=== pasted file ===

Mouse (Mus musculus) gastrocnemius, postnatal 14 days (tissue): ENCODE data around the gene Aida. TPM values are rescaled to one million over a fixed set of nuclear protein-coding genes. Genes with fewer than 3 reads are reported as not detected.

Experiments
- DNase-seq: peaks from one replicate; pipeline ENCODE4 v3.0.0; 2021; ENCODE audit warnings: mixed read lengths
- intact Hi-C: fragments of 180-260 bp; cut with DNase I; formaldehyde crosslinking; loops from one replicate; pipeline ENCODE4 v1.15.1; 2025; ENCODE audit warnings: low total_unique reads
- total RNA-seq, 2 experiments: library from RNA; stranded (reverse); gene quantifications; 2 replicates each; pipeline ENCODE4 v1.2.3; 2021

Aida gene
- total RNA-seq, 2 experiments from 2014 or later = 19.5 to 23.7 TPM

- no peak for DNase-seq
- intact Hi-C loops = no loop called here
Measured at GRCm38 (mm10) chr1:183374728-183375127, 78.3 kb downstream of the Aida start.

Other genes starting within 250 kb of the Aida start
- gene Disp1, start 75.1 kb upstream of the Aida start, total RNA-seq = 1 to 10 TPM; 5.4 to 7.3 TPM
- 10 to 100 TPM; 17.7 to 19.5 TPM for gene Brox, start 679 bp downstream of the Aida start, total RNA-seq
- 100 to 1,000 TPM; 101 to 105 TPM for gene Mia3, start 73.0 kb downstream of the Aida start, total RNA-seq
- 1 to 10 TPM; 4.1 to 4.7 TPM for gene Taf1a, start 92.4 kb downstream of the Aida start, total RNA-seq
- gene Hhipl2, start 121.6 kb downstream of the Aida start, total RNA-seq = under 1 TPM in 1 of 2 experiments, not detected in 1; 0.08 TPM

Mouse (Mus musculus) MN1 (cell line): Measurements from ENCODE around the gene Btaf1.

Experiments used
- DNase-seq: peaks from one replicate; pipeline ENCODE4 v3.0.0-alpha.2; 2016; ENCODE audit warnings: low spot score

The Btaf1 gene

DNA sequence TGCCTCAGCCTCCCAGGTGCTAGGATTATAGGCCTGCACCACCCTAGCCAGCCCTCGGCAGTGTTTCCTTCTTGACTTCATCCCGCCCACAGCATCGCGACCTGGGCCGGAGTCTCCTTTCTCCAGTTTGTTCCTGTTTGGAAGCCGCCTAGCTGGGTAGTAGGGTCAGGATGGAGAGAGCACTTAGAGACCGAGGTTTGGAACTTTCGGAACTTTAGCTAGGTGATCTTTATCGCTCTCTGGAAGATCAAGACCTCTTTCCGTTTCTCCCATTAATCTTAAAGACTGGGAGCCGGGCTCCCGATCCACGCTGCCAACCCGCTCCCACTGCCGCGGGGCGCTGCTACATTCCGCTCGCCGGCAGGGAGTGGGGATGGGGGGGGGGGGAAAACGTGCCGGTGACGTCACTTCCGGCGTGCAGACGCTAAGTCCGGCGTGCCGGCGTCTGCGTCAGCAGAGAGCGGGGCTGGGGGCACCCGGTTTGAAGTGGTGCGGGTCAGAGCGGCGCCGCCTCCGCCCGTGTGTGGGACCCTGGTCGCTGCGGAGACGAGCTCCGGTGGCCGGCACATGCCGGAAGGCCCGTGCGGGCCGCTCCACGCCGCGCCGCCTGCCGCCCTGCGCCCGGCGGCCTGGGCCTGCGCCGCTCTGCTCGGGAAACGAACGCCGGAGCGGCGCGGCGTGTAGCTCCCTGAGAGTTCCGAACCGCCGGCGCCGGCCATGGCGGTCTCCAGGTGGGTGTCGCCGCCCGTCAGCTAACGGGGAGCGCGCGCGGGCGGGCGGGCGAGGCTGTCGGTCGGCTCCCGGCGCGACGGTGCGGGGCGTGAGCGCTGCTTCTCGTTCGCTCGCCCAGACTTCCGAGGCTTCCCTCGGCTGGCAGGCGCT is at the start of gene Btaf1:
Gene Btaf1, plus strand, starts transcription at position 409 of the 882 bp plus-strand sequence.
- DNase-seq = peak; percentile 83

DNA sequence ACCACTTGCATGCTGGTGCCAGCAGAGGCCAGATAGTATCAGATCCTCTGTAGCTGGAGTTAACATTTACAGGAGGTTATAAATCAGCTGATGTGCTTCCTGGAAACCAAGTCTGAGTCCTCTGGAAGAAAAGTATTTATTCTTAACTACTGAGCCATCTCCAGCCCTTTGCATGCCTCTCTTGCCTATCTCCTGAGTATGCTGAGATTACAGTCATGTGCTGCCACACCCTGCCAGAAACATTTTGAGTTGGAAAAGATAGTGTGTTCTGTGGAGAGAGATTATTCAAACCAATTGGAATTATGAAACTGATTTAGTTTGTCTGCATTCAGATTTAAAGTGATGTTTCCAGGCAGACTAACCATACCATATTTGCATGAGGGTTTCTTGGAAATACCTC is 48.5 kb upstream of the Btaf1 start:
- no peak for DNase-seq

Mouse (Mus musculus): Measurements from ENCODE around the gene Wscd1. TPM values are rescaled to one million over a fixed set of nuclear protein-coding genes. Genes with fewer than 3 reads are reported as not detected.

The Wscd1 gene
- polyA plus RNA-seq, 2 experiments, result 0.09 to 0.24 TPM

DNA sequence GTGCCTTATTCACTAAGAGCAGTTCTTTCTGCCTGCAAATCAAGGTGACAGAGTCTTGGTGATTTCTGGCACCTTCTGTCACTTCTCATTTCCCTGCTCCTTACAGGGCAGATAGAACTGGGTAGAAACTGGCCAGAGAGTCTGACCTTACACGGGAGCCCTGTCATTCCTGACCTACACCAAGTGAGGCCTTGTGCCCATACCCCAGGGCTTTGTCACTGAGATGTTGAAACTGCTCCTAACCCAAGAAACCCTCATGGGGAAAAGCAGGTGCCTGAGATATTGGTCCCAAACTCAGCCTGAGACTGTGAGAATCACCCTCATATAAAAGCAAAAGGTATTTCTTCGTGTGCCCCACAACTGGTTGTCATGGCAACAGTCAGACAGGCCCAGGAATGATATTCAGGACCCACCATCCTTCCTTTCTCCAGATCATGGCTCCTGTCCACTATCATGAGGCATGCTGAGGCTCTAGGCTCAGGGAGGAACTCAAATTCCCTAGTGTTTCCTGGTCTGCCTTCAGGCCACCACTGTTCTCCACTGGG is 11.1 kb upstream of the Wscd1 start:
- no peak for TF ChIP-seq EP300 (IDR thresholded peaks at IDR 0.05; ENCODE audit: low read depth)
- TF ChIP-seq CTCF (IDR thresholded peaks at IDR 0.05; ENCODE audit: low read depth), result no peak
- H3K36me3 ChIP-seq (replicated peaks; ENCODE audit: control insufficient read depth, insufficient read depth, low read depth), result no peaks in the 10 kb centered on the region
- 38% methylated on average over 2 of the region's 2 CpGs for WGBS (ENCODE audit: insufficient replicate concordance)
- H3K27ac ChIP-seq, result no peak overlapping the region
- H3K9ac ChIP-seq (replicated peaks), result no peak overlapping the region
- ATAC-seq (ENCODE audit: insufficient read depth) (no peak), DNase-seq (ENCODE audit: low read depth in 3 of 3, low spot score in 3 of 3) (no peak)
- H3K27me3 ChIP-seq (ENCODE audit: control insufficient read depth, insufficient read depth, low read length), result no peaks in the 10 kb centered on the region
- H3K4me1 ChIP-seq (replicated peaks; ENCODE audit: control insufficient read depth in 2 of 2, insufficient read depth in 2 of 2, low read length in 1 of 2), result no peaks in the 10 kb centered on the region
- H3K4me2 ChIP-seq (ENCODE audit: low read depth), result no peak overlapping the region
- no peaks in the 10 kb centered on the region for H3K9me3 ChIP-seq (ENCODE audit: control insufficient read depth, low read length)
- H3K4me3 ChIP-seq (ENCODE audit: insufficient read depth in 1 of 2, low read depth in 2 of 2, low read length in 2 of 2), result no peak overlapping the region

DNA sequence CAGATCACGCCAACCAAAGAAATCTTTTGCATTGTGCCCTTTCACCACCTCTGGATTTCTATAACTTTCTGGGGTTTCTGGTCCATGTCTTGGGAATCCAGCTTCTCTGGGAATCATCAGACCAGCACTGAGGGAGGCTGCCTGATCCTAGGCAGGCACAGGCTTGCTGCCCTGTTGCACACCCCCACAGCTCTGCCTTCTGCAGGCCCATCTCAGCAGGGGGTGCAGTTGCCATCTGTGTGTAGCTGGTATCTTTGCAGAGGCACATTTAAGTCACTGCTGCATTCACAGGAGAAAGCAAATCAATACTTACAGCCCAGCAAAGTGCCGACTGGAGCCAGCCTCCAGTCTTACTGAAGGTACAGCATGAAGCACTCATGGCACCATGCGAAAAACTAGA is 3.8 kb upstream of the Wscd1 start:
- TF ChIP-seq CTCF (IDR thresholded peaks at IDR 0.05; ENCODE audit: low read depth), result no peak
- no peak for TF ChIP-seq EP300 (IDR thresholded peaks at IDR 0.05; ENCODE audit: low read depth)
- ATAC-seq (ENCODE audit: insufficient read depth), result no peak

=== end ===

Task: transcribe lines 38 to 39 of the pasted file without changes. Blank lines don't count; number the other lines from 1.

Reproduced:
- H3K4me1 ChIP-seq (replicated peaks; ENCODE audit: control insufficient read depth in 2 of 2, insufficient read depth in 2 of 2, low read length in 1 of 2), result no peaks in the 10 kb centered on the region
- H3K4me2 ChIP-seq (ENCODE audit: low read depth), result no peak overlapping the region